The Food and Drug Administration has given notice about how they want you to use antibiotics in feed for cattle and other livestock. Up to now, you’ve used antibiotics in basically three ways: therapeutic use (when the animals are actually sick); prevention and control (when the animals are stressed and may be on their way to being sick); and growth promotion (no sickness, but the animals still respond with faster growth). The last of those – growth promotion – is about to go away, says Mike Apley, a Kansas State University veterinary professor. He says the FDA, in a recent Guidance for Industry statement, asked the industry to voluntarily phase out the growth promotion use of antibiotics in food animals, and to make that happen by the end of 2016. Without exception, the drug industry intends to comply, Apley says.
FDA has also made it clear that it wants you to use the mid-level antbiotics – prevention and control – more judiciously when it comes to “medically important” antimicrobials, mostly those that cross over to human use. So, they are asking that they be used only with veterinary oversight. That means you won’t be able to buy and use those products without your veterinarian writing a prescription. “Many of these drugs have been available without a prescription up to now, but not after December 2016,” says Apley. “And I support that, they should have vet oversight. But it’s going to take more planning with your vet.”
FDA’s concern is the growing threat of bacteria resistance to antibiotics. “It’s a real thing, no question,” says Apley. “It’s in everyone’s best interest to figure out when is the best time to use antibiotics.”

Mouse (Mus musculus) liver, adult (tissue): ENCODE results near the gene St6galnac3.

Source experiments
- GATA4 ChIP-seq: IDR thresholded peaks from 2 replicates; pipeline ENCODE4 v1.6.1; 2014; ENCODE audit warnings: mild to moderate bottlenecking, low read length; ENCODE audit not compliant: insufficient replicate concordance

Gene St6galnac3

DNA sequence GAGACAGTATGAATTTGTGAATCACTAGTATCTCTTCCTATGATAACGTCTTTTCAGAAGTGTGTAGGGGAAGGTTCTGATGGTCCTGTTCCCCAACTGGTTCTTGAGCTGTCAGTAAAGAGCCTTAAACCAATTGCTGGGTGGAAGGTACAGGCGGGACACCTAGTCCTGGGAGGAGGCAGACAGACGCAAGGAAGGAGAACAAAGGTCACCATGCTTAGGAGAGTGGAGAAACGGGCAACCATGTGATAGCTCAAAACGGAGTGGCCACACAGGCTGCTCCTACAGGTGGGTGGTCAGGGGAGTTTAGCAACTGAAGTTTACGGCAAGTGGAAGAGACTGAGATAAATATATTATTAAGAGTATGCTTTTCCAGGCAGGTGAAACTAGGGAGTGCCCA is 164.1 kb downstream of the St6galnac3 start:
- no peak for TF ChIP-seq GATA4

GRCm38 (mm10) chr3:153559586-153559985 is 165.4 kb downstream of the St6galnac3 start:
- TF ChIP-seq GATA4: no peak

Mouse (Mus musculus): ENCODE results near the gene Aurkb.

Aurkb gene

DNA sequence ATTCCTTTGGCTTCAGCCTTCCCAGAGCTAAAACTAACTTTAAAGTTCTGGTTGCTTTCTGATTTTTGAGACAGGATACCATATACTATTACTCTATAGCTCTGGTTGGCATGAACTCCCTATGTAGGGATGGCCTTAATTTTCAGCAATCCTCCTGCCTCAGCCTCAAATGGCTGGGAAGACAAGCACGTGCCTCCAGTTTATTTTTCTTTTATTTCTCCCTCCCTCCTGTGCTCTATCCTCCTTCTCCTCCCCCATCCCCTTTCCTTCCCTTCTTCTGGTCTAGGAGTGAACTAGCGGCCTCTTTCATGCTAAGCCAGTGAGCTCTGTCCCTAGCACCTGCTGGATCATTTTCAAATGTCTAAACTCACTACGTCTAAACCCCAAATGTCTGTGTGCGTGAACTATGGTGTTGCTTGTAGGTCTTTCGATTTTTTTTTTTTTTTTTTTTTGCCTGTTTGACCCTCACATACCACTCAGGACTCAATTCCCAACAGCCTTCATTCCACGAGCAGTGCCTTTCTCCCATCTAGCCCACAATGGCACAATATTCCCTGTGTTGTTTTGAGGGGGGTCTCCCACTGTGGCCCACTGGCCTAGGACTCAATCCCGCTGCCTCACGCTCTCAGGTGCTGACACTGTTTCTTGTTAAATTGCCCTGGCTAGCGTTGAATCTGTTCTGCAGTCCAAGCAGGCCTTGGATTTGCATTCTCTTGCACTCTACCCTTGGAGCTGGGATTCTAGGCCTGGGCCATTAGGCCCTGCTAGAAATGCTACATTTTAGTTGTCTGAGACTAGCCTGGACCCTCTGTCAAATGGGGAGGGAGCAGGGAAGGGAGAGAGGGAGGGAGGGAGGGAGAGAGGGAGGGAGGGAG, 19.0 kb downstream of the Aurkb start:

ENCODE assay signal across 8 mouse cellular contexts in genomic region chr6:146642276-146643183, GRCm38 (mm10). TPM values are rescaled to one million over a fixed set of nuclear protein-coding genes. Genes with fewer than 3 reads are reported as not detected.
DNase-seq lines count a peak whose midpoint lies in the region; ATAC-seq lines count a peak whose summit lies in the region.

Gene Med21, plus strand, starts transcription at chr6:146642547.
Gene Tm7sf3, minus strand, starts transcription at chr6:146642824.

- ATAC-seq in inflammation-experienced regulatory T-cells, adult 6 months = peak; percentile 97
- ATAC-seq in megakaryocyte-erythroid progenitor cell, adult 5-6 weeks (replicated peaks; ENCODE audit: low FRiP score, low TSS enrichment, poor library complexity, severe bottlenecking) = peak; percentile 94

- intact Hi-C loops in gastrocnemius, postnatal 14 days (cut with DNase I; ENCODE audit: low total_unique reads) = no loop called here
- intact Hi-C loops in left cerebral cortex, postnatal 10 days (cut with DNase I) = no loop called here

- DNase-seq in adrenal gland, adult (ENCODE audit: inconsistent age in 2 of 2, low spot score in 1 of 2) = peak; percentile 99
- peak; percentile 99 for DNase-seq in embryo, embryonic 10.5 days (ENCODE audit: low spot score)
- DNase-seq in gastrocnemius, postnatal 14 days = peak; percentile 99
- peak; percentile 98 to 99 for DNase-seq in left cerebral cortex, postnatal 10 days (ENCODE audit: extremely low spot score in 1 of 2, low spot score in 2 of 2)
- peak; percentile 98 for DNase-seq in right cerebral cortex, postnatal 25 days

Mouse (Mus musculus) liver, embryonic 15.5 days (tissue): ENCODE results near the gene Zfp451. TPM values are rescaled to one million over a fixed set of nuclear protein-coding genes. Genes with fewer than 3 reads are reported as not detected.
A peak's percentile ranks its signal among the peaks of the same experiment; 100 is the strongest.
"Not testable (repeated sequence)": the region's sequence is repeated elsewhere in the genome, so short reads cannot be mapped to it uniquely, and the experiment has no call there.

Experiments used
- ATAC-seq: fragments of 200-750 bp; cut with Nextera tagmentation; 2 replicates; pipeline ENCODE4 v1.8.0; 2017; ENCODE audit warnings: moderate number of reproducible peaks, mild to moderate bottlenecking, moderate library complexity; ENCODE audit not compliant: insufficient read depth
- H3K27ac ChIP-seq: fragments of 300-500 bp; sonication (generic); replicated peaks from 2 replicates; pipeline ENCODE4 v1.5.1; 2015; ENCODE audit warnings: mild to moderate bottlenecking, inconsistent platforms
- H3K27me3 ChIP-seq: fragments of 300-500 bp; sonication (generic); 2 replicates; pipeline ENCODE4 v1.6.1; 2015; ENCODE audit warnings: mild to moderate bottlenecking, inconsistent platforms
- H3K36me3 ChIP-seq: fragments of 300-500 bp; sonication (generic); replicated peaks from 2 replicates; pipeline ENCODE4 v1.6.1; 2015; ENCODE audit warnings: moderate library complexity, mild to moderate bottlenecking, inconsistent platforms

Frankly, we’ve been designing animals since animals were first domesticated, and people began making breeding decisions. But it’s gotten a lot more complex in recent years, says Colorado State University animal reproductive expert George Seidel. He tells Cattlemen’s College attendees about the benefits of sexing semen, where you can use AI to get all bull or all heifer calves with 90% accuracy. Or cloning, where you can essentially get an identical twin of a prized bull should he be injured or become unable to breed.
Those techniques are not all that controversial today. But then Seidel goes to one that is: animal transgenesis. It’s a genetic modification, a GMO. We haven’t commercialized it in farm animals yet, but the salmon industry is close, he says. What is being explored, he explains, is the addition or deletion of genes from an animal while it is still a one-cell embryo. Then, the animal develops with the change, and its offspring maintain the change and pass it on to offspring. One way this could work is you could change chromosomes to make a bull polled (no horns). Or you might give an animal disease-resistant genes that they would pass on. “It could take an almost-perfect bull, and make him really perfect by adding the right genes,” says Seidel.
Of course, he says, there’s a downside, and that is consumer reaction to transgenic animals. “I think it is safer than many other things we do. But it’s going to take a lot of education. I compare this to vitamins that people take. They take all kinds of them. But if you said, ‘Here, take these chemicals,’ they’d say, ‘No way,’ “ says Seidel.